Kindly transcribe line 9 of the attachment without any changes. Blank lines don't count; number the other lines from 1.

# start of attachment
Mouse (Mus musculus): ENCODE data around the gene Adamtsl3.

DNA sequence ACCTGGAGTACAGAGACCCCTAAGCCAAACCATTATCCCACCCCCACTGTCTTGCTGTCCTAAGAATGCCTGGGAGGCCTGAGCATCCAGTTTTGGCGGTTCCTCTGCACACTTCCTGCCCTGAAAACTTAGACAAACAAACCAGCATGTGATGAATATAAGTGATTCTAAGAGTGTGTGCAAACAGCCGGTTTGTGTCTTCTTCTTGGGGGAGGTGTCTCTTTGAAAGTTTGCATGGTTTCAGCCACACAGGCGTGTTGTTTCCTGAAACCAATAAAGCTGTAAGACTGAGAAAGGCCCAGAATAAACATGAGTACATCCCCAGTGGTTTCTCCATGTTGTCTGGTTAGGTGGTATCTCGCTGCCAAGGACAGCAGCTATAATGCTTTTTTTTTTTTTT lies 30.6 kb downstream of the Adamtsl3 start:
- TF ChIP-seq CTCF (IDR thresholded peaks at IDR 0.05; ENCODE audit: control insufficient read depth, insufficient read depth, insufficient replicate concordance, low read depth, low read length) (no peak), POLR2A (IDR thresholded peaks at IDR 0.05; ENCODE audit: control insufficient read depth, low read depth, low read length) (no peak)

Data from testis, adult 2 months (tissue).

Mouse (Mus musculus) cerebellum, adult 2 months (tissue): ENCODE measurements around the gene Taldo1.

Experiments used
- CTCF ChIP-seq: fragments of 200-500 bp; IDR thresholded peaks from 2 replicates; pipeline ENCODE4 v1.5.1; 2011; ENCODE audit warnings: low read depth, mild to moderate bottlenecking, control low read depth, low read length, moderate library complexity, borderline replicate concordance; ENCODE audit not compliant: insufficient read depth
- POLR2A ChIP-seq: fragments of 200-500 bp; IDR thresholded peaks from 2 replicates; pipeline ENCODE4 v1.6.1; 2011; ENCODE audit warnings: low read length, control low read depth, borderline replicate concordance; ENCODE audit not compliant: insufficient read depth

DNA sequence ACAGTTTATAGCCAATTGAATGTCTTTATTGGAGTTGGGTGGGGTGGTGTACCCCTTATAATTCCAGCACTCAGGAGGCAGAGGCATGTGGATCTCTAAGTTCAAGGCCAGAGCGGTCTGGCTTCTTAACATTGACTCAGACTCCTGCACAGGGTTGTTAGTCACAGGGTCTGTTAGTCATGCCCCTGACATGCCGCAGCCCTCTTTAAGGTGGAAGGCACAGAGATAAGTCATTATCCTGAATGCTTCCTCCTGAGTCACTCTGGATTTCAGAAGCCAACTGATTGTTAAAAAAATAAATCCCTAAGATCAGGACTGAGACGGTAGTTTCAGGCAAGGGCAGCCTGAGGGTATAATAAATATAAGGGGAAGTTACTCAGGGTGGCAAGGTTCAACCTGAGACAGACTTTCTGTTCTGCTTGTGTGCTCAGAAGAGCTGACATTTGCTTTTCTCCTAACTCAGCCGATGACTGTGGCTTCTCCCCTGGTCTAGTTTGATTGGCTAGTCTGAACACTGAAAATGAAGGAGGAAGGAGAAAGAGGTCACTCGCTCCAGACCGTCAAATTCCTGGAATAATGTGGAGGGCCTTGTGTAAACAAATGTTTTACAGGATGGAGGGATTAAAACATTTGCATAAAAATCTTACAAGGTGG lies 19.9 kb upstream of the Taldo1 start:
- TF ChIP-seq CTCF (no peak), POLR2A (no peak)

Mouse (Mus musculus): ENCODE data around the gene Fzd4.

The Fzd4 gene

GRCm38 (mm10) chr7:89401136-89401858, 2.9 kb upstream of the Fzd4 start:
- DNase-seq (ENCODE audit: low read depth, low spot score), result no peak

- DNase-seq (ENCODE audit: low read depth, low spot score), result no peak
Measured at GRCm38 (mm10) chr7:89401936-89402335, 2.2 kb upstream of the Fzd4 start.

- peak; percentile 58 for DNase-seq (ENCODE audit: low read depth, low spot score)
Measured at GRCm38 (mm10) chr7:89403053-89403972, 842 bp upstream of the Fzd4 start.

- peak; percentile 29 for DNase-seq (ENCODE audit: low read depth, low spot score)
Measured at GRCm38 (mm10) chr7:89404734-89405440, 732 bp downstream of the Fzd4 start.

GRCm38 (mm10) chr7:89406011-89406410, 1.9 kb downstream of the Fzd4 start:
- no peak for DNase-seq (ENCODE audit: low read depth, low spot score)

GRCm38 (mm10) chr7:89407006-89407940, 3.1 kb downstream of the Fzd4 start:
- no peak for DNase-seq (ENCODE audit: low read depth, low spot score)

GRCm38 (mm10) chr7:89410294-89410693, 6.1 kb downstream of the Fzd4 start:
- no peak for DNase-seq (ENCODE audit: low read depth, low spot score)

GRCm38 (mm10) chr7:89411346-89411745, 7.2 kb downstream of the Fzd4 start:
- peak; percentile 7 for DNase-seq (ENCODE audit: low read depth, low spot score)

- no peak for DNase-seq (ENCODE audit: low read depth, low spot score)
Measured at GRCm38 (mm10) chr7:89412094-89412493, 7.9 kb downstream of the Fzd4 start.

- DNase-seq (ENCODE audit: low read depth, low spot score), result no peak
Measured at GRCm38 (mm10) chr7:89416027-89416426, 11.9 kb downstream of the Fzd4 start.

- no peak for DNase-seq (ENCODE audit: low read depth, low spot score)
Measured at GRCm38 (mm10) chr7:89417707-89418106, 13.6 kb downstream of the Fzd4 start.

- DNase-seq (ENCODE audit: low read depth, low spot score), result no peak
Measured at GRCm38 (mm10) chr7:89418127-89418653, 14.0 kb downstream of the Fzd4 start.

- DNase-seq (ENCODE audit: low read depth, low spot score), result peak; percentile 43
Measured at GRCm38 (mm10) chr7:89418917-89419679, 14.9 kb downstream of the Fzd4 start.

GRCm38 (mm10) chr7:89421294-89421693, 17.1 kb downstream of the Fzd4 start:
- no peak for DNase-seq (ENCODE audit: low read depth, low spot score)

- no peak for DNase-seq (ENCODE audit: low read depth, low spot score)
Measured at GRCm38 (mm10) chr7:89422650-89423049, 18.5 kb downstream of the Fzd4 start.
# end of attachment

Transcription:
DNA sequence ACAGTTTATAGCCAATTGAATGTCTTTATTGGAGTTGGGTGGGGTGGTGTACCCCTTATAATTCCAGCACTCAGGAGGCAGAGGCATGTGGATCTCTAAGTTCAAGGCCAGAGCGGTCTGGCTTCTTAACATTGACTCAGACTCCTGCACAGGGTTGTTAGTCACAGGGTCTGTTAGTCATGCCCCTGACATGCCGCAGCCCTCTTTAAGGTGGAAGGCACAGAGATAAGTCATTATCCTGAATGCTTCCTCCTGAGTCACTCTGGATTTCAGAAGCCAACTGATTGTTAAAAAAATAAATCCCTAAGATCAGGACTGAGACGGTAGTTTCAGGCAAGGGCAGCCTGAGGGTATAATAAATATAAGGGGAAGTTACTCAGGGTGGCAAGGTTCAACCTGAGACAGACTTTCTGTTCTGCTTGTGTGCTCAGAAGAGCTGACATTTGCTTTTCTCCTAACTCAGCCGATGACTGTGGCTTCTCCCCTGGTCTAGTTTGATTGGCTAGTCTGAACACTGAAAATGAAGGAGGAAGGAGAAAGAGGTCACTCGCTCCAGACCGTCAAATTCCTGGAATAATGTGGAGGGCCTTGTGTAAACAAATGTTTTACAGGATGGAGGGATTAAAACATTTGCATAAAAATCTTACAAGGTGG lies 19.9 kb upstream of the Taldo1 start: